10 Ways to Apply Critical Thinking Dispositions in Social Media Interactions

Written by Argumentful

In a previous post, we wrote about critical thinking dispositions, which are the tendencies that contribute greatly to the act of thinking critically in our everyday lives. Since a huge chunk of our everyday lives is spent on social media, and since many people are, for the lack of a better word, rude in their online interactions, we thought it would be useful to convert that previous post into a far easier to digest list in the hope of getting the message through more efficiently.

It’s true that the anonymity of a screen might give the feeling of safety in speaking our minds, but should we invoke the right of free speech and directness in trying to find subterfuge, or should we take some time, employ critical thinking attitudes and help progress the conversation? We think the latter.

Here’s how:

  1. Don’t be angry – it’s impossible to have a civilised conversation whilst shouting. Try to speak your mind in a respectful manner. Being aggressive to others will likely trigger their fight-or-flight response and doesn’t really foster a civilised conversation.
  2. Don’t make personal attacks about other people or about their loved ones. Telling someone “yo mama so stupid, she got hit by a parked car” not only doesn’t really set the context right but is itself a logical fallacy, the ad-hominem fallacy. Stick to the facts.
  3. Admit the possibility that you may be wrong – have you got credible sources? Can you build argument maps starting from primary sources of info and drawing qualified conclusions? If not, then there is a slight chance you’re not right.
  4. Admit the possibility that you don’t know everything – show willingness to revise your views in light of new information. Also, even if you do know more than others, don’t be condescending, that’s really annoying.
  5. Be aware of the massive ongoing manipulation – there have been several proven and many more suspected campaigns taken by private companies or even governments to manipulate opinion online. There are troll factories, bots or even human operators that can induce public support or dislike for certain causes, falsely increase the number of likes or reshares for certain posts and many subtler strategies that play with our natural reactions like stereotypes, confirmation bias or affinity bias. The best known such operator is Russia’s Internet Research Agency (also here, here and here), but US-based operations have also been identified. So, take new info or forwards with a grain of salt and don’t switch off your critical thinking filter.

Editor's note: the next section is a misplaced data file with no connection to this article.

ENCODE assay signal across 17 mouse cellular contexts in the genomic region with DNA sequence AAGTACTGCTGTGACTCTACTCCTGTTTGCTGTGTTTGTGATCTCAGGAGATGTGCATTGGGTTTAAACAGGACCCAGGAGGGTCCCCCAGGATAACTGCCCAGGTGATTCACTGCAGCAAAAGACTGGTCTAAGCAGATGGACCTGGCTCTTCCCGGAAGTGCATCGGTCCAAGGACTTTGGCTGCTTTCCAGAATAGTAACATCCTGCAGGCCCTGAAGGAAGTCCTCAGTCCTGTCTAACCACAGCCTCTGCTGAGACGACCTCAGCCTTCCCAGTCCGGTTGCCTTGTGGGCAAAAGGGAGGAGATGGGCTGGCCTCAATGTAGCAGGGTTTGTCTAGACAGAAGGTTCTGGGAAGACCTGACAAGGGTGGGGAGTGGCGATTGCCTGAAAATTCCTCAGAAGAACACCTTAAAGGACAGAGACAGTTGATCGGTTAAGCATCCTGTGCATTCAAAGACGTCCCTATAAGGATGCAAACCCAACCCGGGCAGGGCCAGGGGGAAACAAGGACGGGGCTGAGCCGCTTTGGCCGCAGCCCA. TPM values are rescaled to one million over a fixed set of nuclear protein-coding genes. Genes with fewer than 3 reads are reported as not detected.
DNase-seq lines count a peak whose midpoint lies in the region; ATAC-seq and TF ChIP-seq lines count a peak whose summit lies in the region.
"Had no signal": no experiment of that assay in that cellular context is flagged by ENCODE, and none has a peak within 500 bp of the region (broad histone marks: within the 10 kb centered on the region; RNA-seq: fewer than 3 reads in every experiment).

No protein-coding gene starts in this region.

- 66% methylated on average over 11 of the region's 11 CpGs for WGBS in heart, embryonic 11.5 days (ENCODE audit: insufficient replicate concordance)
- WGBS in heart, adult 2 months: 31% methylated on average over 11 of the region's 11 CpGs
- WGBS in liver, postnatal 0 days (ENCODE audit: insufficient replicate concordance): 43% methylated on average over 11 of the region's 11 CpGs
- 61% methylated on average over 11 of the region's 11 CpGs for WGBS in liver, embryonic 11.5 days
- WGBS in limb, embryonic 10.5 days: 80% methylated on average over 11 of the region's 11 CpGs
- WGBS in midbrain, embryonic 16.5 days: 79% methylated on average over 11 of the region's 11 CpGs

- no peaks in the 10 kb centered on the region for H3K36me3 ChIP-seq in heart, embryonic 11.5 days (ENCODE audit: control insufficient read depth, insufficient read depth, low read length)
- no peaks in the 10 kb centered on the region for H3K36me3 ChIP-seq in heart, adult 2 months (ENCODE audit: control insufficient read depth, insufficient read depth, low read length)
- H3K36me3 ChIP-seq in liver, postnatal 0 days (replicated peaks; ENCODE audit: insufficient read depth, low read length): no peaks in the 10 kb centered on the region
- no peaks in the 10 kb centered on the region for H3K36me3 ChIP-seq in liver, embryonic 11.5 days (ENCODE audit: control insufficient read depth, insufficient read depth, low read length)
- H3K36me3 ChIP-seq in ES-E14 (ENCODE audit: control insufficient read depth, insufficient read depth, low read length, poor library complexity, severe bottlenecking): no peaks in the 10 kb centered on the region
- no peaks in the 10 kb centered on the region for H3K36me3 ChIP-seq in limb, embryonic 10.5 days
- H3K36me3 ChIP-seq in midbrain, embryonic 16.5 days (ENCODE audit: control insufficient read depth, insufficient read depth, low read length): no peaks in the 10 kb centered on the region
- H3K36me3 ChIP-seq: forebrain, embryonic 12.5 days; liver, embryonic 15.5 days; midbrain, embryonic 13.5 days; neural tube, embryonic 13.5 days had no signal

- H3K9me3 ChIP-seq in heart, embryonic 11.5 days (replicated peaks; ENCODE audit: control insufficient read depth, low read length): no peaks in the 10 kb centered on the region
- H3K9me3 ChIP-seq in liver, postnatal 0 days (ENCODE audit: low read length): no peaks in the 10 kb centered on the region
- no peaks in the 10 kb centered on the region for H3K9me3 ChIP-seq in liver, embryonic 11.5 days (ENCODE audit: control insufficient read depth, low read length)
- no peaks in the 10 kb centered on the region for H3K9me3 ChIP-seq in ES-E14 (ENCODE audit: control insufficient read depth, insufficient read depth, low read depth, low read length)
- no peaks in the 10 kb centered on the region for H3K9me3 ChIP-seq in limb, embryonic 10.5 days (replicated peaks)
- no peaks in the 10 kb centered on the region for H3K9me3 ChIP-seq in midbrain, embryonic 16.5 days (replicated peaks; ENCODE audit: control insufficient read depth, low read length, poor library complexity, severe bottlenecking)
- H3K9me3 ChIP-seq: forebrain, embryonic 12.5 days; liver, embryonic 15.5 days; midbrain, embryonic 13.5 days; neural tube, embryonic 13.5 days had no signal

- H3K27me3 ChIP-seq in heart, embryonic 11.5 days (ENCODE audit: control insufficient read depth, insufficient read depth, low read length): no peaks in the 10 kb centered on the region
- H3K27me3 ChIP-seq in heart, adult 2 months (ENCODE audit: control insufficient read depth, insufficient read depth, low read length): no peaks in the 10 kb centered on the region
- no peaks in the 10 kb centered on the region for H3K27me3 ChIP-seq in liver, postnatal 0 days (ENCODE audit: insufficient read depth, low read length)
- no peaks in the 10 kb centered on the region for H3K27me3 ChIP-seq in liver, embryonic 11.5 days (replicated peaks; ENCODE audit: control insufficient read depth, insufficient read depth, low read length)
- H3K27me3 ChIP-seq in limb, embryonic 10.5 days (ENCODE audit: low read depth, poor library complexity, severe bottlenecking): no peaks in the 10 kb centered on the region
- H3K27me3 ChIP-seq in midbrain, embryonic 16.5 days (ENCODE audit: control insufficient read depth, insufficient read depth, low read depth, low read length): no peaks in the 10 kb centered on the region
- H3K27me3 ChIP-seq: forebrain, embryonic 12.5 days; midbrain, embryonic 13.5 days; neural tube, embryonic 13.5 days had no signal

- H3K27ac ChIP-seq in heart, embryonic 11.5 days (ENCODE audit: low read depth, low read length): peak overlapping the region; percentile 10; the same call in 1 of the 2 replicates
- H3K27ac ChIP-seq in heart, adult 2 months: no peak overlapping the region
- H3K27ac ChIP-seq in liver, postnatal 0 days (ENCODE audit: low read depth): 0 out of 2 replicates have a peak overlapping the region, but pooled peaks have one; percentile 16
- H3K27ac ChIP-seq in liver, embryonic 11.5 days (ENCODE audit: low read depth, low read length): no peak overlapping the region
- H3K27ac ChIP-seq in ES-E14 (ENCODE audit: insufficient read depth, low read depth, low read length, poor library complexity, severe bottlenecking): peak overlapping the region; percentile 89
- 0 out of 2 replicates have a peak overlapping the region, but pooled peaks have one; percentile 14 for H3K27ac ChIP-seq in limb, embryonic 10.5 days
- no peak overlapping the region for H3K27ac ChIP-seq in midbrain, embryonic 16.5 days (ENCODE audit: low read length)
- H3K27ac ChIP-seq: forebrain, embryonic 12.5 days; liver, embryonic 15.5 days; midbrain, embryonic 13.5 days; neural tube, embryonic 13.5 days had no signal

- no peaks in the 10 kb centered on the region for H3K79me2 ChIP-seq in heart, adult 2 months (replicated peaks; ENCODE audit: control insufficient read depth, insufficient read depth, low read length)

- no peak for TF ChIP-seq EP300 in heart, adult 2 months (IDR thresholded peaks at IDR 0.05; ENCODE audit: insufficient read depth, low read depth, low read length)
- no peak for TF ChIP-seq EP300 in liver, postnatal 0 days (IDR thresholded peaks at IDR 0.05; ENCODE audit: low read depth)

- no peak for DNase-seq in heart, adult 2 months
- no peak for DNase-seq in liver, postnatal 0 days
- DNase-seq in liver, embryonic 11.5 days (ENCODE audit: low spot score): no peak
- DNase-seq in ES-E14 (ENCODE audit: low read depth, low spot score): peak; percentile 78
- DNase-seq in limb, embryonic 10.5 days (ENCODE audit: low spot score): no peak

6. Be aware of societal division – whether it’s Trump vs Biden in the US, Tory vs Labour in the UK or leftist vs rightist in general, there’s a natural tendency to take sides and think whatever the other side is saying is wrong. Be open minded and admit that some parts of what the others are saying make sense.
  7. Be fair – even if the conclusion contradicts your beliefs. Remember that a good justification doesn’t lose its value even when you don’t like the messenger.
  8. Be aware of low-context environments – social media is a low-context environment, wherein you know verry little about other people’s culture, background or ways of transmitting emotions. Not everything that seems hurtful was written with that purpose and the tone can’t always be inferred from a post.
  9. Remember others are human beings – they’ve got feelings even if you hate their guts. Nothing worthwhile can come from attempts at dehumanising people and recent twentieth century history shows how much damage that can cause. Avoid saying some people are rats, stinking dogs or the devil.
  10. Don’t be the PC police – people who always point out that something is not politically correct are very annoying. The most dangerous thing is that this hypocritical attitude can backfire and increase divisions even more. It’s obvious for both someone from a majority as it is for anyone sensible from a minority whether something was said with malicious intent. Also, keep in mind the changing cultural background in which some, especially older people, were raised, since much was alright in the 70s.

Considering how many things aren’t instinctual or don’t come naturally to people, it’s easy to understand why today’s social media can cause so much trauma and depression. Hopefully, this short cheat sheet can improve that.

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